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Debris from Challenger space shuttle found off the coast of Florida


In 1986, the Challenger launch shocked the country.


UNIDENTIFIED PERSON: We have a report from the flight dynamics officer that the vehicle has exploded. Flight director confirms that. We are looking at - checking with the recovery forces to see what can be done at this point.

NADWORNY: Just over a minute into its flight, the space shuttle broke apart in the sky. All seven crew members were killed. Yesterday NASA confirmed that a piece of the shuttle was recently discovered off the coast of Florida. A documentary crew searching for World War II-era wreckage found the debris on the ocean floor. Here to talk with us about this is Jennifer Levasseur. She is a curator at the National Air and Space Museum. Welcome, Jennifer.

JENNIFER LEVASSEUR: Hi there. Thanks for having me.

NADWORNY: So what do we know about the piece that they recovered?

LEVASSEUR: Well, I mean, looking at the images that have been released, it's obviously a piece of the orbiter. If you go and visit any of the space shuttles, you'll notice that the tiles that protect the vehicle for reentry, those black tiles on the bottom, have a very obvious pattern, just like tiles on a floor. And this - the visuals that we've seen so far really identify it as a part of the orbiter with those tiles.

NADWORNY: What is NASA likely to do with it?

LEVASSEUR: Well, NASA has in storage set aside down in Florida all of the pieces, all of the debris that's been recovered from both Challenger and Columbia. And so this is likely to join that. There are a few pieces of the vehicles on display down at the Kennedy Space Center. And, you know, there's possibility maybe that this would go on display someday. But really, it's been in the ocean for over 35 years, and they'll need to take care of it first.

NADWORNY: Yeah. This discovery reopens some decades-old wounds. NASA Administrator Bill Nelson said in a statement that the Challenger accident was a tragedy that will, quote, "forever be seared into the collective memory of our country." What made the Challenger accident so devastating?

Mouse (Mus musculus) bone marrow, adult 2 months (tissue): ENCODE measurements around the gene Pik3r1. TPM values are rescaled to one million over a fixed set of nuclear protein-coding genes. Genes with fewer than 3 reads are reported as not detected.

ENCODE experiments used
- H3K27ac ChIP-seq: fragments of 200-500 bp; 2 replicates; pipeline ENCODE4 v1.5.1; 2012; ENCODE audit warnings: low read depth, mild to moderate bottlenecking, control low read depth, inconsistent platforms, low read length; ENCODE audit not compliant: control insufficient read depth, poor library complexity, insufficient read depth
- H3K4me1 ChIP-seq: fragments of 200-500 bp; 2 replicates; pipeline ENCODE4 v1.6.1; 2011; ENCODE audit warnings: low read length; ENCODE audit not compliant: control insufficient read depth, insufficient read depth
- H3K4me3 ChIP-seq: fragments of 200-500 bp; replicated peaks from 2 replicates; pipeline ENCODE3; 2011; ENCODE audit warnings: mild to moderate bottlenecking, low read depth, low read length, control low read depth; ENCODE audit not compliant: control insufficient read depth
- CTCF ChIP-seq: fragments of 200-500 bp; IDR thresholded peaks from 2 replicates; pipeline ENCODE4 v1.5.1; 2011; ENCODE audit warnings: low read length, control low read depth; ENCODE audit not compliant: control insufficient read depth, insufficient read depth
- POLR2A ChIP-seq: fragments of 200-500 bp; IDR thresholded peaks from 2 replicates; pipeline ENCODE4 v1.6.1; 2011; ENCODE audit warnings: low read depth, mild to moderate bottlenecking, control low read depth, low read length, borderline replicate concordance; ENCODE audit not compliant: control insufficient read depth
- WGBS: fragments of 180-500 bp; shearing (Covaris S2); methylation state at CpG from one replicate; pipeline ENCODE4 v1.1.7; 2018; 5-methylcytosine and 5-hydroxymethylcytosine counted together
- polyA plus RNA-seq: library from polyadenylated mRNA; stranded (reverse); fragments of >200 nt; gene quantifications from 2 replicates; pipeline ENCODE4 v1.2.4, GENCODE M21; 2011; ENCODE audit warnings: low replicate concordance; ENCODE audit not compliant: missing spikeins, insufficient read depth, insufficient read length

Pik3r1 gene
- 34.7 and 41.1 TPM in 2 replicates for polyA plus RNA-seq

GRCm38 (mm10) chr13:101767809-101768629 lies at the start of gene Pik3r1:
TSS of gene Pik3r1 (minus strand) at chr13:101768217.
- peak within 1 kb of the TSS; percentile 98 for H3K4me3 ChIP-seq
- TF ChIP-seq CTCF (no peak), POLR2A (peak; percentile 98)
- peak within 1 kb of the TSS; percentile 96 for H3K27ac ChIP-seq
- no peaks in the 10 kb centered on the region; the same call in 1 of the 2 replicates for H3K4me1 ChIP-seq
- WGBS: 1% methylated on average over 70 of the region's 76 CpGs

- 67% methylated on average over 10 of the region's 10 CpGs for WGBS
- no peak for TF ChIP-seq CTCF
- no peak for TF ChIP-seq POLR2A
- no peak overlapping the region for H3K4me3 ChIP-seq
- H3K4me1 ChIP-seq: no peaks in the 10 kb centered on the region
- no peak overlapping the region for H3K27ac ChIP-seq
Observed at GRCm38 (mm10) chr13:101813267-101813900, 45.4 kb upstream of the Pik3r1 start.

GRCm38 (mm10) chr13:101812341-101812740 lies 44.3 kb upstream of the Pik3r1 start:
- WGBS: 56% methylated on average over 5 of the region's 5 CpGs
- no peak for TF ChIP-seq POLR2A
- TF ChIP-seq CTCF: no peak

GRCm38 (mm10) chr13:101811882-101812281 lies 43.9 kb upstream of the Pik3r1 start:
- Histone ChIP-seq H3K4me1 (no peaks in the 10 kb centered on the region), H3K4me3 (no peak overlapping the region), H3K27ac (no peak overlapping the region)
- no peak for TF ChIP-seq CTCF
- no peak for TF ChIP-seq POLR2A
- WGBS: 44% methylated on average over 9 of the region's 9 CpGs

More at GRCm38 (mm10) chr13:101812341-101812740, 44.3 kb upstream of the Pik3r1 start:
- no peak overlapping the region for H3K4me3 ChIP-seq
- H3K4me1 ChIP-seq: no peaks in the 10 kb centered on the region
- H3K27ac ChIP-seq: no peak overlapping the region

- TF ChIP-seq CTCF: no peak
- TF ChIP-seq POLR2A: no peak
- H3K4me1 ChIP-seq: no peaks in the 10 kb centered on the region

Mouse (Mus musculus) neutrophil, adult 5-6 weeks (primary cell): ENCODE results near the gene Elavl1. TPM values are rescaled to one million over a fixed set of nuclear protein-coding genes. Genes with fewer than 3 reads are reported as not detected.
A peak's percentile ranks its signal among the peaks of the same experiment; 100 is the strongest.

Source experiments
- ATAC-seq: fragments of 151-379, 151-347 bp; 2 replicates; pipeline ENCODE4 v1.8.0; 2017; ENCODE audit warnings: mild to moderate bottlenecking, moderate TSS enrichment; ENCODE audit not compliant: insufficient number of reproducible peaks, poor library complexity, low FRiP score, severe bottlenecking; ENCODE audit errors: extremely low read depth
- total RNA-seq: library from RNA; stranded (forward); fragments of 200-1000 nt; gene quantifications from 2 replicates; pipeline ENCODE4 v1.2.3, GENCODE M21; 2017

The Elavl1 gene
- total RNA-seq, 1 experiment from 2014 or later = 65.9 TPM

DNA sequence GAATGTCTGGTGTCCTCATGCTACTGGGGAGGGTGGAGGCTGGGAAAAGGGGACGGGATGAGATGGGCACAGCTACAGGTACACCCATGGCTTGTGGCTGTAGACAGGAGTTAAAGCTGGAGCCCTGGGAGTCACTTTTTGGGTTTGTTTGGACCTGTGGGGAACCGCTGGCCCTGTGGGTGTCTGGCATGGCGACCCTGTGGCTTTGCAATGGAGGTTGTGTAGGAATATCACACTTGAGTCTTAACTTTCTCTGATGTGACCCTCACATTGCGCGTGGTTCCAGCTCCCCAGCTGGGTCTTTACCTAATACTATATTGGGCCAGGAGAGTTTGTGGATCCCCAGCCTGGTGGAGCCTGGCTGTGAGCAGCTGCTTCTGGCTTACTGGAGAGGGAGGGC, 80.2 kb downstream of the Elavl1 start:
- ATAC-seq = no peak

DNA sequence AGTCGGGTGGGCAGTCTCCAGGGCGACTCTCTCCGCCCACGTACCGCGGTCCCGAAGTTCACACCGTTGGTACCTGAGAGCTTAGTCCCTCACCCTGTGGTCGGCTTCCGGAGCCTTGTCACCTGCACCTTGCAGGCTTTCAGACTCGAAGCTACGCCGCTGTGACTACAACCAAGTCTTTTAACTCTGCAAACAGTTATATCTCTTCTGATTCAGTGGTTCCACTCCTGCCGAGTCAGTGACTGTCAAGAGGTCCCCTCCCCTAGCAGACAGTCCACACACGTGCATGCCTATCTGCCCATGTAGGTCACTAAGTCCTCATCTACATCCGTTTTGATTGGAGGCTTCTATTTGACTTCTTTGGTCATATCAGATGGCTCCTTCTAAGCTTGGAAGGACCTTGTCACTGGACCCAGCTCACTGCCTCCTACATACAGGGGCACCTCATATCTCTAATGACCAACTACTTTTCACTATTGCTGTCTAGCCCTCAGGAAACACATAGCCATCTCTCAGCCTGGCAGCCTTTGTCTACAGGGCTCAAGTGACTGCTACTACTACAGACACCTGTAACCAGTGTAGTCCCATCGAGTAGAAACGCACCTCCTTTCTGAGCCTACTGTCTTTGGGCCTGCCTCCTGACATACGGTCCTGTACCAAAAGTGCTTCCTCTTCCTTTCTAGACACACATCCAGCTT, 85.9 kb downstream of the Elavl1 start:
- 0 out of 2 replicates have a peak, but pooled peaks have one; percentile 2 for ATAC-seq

LEVASSEUR: Well, NASA was really, you know, selling the space shuttle program as an opportunity for more people to fly in space. And this was its signature mission. This was the mission when a teacher would fly in space. And so the nation's children - schoolchildren were really wrapped into this. And I was one of those schoolchildren myself, sitting on the floor of my fourth-grade classroom, watching it live on television. And all of the teachers I knew at the time were equally excited about the possibility that one of them could someday go into space and that this would be an indicator that more people could go into space.

And so having watched it live on television, it really - I think the idea of it being seared into the collective memory is probably the most appropriate comment I can think of in that I've heard the same story come from thousands of people basically over the years that they likewise were sitting on a classroom floor, watching it live on television. It's something you don't easily forget. It's really painful still to watch. I know it would certainly be painful for the families to watch, but it's also painful as a memory for us as Americans to think about such a devastating moment in our history.

NADWORNY: And we should say that the crew included teacher Christa McAuliffe, part of that teacher in space program you're talking about. NASA is planning to send people to the moon for the Artemis mission. How did the loss of Challenger and the shuttle Columbia in 2003 - how do they impact future missions?

LEVASSEUR: Well, they give NASA a lot to think about, and part of that is about taking risks. Of course, to get into space is a very complicated thing. And so we really have to sit back and think about what kinds of risks are worth it. And so NASA had, in the reporting and all of the studies done after both of the tragedies, a moment to reflect on its own management, on its own management of technology...


LEVASSEUR: ...And the way in which it would go through a process in order to be confident at launch.

NADWORNY: That they could send them up.



LEVASSEUR: Of course, when humans are involved in those launches, we need to be particularly careful. And so...

NADWORNY: Yeah, absolutely.

LEVASSEUR: With the Artemis 1 launch potentially coming up soon, they're going to mark off every single step on their checklist and make sure they are absolutely ready before they hit the launch button.

NADWORNY: Jennifer Levasseur from the National Air and Space Museum. Thank you.

LEVASSEUR: You're welcome.

(SOUNDBITE OF MUSIC) Transcript provided by NPR, Copyright NPR.

Kai McNamee
[Copyright 2024 NPR]
Justine Kenin
Justine Kenin is an editor on All Things Considered. She joined NPR in 1999 as an intern. Nothing makes her happier than getting a book in the right reader's hands – most especially her own.
Elissa Nadworny reports on all things college for NPR, following big stories like unprecedented enrollment declines, college affordability, the student debt crisis and workforce training. During the 2020-2021 academic year, she traveled to dozens of campuses to document what it was like to reopen during the coronavirus pandemic. Her work has won several awards including a 2020 Gracie Award for a story about student parents in college, a 2018 James Beard Award for a story about the Chinese-American population in the Mississippi Delta and a 2017 Edward R. Murrow Award for excellence in innovation.